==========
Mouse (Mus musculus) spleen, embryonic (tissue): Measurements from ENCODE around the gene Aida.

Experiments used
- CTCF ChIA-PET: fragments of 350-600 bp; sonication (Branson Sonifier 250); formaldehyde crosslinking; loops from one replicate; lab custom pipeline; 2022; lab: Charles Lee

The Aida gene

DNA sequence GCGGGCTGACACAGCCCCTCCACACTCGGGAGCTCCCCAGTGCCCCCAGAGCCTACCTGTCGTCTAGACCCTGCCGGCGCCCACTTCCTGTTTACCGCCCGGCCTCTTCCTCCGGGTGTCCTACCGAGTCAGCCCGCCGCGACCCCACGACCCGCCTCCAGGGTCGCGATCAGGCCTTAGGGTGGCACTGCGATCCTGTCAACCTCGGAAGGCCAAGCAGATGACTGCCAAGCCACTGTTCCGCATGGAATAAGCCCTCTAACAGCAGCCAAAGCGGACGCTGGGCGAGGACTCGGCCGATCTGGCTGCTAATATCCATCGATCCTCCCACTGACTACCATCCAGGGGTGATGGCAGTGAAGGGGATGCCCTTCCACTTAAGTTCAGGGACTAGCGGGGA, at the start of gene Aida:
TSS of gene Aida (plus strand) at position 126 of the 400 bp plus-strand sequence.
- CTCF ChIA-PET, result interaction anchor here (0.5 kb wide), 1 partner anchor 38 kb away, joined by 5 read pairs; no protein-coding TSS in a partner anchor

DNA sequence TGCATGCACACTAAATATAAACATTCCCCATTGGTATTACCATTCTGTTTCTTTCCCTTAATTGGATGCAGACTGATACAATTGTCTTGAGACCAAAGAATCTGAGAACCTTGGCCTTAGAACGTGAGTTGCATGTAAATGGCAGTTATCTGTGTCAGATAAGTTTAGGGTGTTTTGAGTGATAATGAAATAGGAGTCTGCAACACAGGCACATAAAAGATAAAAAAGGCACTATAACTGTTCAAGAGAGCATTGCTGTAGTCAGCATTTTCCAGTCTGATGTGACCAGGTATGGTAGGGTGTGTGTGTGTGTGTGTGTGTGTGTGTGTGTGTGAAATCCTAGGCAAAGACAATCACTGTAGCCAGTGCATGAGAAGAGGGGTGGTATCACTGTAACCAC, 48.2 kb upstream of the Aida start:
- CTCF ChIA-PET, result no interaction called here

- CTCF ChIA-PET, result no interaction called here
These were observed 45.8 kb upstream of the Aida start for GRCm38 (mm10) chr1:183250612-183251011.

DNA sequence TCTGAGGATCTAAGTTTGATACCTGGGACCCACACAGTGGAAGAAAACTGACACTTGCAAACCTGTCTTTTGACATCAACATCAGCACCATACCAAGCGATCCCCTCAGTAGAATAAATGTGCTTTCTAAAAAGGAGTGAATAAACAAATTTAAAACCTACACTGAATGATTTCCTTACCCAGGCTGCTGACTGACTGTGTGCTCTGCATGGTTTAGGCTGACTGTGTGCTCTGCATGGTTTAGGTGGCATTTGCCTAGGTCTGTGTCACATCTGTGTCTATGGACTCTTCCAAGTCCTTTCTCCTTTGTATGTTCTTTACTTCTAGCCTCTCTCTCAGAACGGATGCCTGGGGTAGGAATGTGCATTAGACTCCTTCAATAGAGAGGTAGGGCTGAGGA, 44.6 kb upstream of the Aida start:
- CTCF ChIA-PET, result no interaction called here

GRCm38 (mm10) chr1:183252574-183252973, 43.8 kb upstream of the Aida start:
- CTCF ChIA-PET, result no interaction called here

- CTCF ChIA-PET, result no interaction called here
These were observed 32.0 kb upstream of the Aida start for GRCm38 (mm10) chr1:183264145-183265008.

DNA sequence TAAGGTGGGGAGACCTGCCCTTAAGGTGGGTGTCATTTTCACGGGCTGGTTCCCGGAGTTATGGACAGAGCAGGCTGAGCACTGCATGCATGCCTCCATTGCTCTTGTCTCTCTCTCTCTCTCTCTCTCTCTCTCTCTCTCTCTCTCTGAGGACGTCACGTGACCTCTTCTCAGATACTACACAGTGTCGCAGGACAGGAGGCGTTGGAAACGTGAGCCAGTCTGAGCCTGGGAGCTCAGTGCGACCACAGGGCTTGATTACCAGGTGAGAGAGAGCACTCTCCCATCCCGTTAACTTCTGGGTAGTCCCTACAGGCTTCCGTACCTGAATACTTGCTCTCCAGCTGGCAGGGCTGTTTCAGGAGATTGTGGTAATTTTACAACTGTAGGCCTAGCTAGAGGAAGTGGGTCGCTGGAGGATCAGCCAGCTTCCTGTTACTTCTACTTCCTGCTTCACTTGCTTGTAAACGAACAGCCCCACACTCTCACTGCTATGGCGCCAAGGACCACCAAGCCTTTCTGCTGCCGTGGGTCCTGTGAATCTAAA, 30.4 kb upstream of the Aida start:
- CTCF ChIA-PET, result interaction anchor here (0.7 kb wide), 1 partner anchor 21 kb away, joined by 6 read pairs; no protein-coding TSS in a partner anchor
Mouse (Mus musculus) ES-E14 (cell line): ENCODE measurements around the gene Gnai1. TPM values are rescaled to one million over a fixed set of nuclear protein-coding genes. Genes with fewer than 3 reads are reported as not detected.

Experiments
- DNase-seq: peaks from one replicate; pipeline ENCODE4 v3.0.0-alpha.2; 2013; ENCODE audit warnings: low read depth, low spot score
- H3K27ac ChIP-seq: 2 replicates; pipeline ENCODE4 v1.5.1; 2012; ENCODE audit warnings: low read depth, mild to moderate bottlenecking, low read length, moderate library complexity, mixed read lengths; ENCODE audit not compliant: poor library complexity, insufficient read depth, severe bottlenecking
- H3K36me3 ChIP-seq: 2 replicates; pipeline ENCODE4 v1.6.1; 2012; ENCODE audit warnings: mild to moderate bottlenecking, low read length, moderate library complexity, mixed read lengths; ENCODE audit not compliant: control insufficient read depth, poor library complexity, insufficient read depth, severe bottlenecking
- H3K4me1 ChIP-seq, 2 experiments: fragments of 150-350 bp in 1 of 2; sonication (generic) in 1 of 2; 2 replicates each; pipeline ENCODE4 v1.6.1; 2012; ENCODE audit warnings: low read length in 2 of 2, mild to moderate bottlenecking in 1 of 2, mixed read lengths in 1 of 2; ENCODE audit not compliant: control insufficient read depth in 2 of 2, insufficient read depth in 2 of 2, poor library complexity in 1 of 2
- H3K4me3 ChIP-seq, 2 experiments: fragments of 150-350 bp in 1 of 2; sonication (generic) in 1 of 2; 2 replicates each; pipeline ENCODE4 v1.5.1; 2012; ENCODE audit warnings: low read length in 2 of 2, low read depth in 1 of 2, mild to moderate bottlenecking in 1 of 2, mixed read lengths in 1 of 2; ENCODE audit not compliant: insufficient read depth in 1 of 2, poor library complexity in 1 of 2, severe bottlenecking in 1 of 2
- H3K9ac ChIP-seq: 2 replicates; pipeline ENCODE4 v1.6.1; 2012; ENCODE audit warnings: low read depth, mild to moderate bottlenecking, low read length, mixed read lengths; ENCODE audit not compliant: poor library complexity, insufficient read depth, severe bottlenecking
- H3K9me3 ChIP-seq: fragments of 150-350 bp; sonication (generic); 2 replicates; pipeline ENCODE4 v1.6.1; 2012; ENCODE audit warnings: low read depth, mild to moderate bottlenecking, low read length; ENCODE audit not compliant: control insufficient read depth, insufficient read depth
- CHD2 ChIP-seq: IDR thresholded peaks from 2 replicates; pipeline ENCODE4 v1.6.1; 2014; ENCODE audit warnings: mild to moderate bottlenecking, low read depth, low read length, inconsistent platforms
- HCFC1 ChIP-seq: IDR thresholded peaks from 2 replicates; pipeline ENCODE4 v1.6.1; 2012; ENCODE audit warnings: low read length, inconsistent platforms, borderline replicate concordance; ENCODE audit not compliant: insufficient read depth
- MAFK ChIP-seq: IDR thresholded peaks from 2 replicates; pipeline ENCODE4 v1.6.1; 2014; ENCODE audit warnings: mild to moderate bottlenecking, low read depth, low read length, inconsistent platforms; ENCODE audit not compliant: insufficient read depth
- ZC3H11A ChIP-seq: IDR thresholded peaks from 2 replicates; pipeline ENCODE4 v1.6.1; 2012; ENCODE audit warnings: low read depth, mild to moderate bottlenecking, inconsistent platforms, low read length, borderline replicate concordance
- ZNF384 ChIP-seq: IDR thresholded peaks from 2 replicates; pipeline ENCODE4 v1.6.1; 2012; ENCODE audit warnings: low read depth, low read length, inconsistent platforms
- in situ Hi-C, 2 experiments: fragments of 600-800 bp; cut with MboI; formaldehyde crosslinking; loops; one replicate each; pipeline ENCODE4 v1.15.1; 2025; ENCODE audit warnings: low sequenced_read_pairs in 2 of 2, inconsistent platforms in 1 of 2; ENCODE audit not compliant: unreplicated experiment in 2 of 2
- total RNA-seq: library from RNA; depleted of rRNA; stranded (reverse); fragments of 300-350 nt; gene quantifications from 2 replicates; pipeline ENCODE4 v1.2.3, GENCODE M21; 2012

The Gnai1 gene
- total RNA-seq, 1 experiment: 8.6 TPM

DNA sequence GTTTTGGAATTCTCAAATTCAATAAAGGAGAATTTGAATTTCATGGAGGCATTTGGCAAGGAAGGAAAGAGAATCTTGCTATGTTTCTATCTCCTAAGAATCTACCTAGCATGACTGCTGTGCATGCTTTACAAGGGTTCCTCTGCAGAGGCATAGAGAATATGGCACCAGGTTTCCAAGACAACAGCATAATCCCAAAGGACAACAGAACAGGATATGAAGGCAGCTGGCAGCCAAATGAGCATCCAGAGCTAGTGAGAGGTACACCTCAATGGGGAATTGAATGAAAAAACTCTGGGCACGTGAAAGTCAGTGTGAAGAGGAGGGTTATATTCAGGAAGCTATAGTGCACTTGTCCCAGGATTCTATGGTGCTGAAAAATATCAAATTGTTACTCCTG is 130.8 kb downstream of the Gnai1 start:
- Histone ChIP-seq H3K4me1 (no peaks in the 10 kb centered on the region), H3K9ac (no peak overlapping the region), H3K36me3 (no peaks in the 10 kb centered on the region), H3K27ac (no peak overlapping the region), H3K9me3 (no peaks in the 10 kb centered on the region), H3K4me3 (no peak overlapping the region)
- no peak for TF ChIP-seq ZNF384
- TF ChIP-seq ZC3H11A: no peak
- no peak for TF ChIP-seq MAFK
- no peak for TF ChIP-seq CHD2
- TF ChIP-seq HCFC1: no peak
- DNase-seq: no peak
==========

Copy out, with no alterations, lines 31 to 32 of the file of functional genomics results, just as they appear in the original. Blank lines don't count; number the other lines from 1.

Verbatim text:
- MAFK ChIP-seq: IDR thresholded peaks from 2 replicates; pipeline ENCODE4 v1.6.1; 2014; ENCODE audit warnings: mild to moderate bottlenecking, low read depth, low read length, inconsistent platforms; ENCODE audit not compliant: insufficient read depth
- ZC3H11A ChIP-seq: IDR thresholded peaks from 2 replicates; pipeline ENCODE4 v1.6.1; 2012; ENCODE audit warnings: low read depth, mild to moderate bottlenecking, inconsistent platforms, low read length, borderline replicate concordance